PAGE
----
As their friendship deepened, Martens was forced to re-evaluate the choices and beliefs of her youth. Gold was the first Jew she ever got to know, and rather than discover any of the labels she attributed to Jews in her youth, she discovered instead that she admired and respected him.

They began a passionate affair, which she described in the book with drama and fatalism, the way a teenager might — no two people had ever loved each other more. They eventually broke things off when Gold’s wife became pregnant. But the experience of being loved by a Jew was life altering. “Perhaps clean is the best word,” Martens wrote. “The dirt had finally been washed away.”

But her words belie the struggle that remained. Even if some part of her was healed, she still sought redemption before God. Martens turned to the Founders Church of Religious Science, which exposed her to spirituality for the first time. Its teachings drew on the works of religious figures and thinkers as diverse as Moses, Augustine and Einstein. Excited by the intellectual possibilities the church provided, she became a devotee of the Agape Church. She shared her story with others. She consumed volumes of self-help literature and started to believe in God. “I had finally traded in ‘Mein Kampf’ as a bible for a real bible,” she wrote.

The most significant event of her later life, however, occurred when she befriended a Polish-born Jewish woman named Judith, whose daughter, Ruth, was born after the war in a displaced persons camp. One day, Ruth invited Martens to read a prayer at her son’s bar mitzvah at Temple Beth Am. Martens was overwhelmed by the opportunity, not only to enter a Jewish house of prayer but to contribute to a sacred Jewish ritual. “I could not believe that a former Jew hater like me was going to be part of this age-old ceremony,” she wrote.

It was the first time Martens had ever entered a synagogue, and she says she felt a whirlwind of emotions. Martens was grateful that Ruth and her family had shown her kindness and mercy, despite her past, but she feared others would look at her and see only a Nazi. She was mesmerized by the beauty and stateliness of the synagogue. But she couldn’t avoid flashbacks to the war, “when synagogues had been burned by my fellow members of the Hitler Youth.” She said she felt joy at making this small repair — teshuvah — but she also felt shame.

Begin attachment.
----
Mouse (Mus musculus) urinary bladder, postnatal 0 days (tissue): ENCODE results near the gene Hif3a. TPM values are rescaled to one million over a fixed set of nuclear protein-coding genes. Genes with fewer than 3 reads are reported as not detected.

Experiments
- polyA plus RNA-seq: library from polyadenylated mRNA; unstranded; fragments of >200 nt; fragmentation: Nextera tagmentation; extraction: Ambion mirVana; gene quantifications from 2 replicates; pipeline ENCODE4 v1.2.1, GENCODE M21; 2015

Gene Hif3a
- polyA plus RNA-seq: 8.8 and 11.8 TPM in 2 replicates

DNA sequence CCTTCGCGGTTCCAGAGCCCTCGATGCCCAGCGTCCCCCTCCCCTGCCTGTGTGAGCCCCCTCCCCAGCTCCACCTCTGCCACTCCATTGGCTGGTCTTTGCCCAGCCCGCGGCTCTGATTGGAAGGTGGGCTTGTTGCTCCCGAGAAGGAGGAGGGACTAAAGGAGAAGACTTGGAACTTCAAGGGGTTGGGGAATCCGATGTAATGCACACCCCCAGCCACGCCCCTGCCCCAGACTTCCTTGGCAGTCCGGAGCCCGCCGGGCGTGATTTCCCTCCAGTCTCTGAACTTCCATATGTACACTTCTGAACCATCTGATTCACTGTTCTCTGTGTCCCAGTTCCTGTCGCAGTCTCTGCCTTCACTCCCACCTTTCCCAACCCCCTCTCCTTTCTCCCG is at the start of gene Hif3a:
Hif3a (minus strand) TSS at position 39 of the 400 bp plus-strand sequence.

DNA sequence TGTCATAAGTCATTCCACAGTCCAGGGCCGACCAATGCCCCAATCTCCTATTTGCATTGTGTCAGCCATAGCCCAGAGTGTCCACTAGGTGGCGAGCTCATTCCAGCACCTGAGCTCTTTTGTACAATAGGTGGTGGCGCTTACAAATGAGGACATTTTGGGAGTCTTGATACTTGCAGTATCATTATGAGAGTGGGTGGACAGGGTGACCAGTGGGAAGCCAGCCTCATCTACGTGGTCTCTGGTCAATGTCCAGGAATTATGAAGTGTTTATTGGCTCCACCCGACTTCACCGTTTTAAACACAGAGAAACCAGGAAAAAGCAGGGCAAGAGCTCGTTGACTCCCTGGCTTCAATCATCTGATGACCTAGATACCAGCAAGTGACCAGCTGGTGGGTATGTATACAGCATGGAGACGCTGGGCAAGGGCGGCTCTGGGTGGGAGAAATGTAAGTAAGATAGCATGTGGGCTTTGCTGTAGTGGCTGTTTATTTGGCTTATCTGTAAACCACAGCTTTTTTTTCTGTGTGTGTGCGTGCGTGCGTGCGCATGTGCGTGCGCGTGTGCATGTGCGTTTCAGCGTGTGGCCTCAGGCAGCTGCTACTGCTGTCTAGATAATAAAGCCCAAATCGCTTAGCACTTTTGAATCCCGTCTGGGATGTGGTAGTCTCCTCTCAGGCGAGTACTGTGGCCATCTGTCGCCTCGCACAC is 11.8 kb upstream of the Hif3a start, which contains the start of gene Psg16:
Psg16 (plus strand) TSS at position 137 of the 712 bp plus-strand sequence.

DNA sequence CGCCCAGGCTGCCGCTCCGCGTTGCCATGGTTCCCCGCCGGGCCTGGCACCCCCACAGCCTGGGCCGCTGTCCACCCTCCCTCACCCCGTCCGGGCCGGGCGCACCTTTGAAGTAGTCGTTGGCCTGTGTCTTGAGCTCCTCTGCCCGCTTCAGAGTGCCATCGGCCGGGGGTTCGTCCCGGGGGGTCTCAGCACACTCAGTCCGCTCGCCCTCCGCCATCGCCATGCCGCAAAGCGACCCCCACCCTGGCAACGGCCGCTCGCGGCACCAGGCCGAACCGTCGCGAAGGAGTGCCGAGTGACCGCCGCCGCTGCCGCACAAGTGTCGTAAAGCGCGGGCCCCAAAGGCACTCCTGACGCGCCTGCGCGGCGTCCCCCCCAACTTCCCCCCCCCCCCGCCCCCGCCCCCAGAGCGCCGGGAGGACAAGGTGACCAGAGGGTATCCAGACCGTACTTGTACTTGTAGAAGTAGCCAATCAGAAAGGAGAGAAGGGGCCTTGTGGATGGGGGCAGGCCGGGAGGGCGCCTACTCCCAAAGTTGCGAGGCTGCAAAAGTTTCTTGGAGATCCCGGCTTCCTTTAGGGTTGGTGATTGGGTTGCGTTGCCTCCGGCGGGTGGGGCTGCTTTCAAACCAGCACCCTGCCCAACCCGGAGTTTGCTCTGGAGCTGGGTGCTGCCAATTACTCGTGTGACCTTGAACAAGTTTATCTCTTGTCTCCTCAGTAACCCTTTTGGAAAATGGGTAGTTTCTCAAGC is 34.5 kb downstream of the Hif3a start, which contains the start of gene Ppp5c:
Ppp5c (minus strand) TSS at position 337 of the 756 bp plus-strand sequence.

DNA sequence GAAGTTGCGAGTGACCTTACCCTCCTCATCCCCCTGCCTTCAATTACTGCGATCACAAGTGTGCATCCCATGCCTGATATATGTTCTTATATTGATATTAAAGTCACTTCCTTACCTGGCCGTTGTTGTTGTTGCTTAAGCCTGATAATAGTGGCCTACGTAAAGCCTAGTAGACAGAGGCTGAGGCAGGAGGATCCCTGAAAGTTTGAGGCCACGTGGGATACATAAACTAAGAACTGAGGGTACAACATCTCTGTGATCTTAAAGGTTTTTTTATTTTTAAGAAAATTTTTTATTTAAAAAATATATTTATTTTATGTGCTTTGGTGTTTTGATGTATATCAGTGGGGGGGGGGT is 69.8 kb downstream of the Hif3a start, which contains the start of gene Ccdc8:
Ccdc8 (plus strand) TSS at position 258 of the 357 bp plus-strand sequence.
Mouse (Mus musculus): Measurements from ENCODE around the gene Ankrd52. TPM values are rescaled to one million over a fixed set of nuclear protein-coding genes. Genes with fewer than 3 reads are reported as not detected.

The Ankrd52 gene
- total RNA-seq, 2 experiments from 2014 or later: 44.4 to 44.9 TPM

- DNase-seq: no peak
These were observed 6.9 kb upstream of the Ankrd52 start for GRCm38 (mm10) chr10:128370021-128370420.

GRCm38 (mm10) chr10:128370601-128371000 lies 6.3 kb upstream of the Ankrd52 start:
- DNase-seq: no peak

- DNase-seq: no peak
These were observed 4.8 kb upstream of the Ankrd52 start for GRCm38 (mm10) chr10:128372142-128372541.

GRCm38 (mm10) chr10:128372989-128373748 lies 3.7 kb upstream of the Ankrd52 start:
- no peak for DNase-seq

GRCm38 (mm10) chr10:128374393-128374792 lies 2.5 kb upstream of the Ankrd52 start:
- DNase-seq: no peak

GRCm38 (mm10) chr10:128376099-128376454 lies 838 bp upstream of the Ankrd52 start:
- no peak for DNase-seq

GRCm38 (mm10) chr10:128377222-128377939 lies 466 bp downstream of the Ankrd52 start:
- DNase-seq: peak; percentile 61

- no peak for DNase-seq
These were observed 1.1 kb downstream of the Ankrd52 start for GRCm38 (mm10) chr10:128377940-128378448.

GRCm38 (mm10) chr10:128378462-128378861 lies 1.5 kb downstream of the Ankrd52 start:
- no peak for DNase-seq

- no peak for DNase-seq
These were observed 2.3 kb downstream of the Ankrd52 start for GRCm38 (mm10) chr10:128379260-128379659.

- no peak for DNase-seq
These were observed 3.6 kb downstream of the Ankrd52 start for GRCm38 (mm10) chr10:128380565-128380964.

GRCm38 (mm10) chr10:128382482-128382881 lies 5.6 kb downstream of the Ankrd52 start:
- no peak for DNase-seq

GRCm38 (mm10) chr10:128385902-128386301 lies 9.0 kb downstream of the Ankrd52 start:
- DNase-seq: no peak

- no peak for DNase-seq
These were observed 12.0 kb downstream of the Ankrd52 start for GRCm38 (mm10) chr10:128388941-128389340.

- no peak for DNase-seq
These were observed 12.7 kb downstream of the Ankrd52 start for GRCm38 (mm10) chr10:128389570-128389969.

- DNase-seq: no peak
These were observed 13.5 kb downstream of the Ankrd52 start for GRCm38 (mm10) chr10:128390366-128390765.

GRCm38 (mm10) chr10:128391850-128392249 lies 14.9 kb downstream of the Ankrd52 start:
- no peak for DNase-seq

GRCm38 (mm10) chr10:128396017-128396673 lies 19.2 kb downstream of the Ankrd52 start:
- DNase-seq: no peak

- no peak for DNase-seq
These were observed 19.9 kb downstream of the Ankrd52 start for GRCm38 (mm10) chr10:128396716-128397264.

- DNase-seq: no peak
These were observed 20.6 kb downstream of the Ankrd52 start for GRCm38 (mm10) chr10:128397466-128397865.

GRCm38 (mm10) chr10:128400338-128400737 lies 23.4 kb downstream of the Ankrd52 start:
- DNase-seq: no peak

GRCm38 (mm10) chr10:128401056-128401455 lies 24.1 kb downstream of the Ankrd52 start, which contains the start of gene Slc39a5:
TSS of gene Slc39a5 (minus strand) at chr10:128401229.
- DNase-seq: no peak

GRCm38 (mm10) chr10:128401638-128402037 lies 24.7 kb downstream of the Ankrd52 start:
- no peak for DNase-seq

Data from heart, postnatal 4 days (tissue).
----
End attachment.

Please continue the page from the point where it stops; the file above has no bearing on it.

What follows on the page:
For all the intellectual and spiritual renaissance she experienced, Martens continues to live with profound regret. She regrets the foolishness of her youth and her inability to think for herself; she regrets enabling a murderous tyrant in his domination scheme; she regrets the way she treated family members, especially her grandfather, who challenged her radicalism to no avail; and she regrets never confronting her father, whom she now thinks of as a war criminal.

Most of all, she says, she regrets that millions of Jews, a people she would later learn to esteem, were annihilated because of Nazis just like her.

“I will never get over the guilt,” she says.

Each day, when she lies down and when she rises, she says she feels 6 million souls gather around her like the wild birds on the wires, haunting her. Martens often uses the word “nightmare” to describe scenes in her life, but she does not speak in metaphor, she speaks in truth. Given the time she lived through, one can only imagine the terror of her dreams.

“I sit in the morning and eat my breakfast, and then I try to meditate, but it’s never meditating. It’s always going back and thinking, what could you do? Where did you fail? That’s always, always there.”

After several hours of talking, Martens grows quiet. She leans back in her chair, staring out past the darkened living room. The silence is palpable, as if she is wrestling with voices in her head. So much has changed. And so much hasn’t.

Finally, she asks, “Do you think a Holocaust survivor can ever get over what they’ve been through?”

Can we change the Swastika to mean something different?


Recently, I came across a commercial charging humanity to change the Nazi symbol into a symbol of peace by a T-shirt company called Teespring and KA Designs. They suggested this symbol we have come to know as a symbol which reflects hate, devastation, tragedy, and murder can be redesigned by repurposing it for a symbol of tranquility and love just by coloring it a multitude of pastel pink, green and blue colors and willing it so.

My first reaction to this suggestion was visceral. It was filled with pain and disgust. It felt like I was being manipulated versus inspired. I have learned that when I get that feeling that lives deep inside my gut, that feeling which tells me something is wrong or untrue, I should listen to it.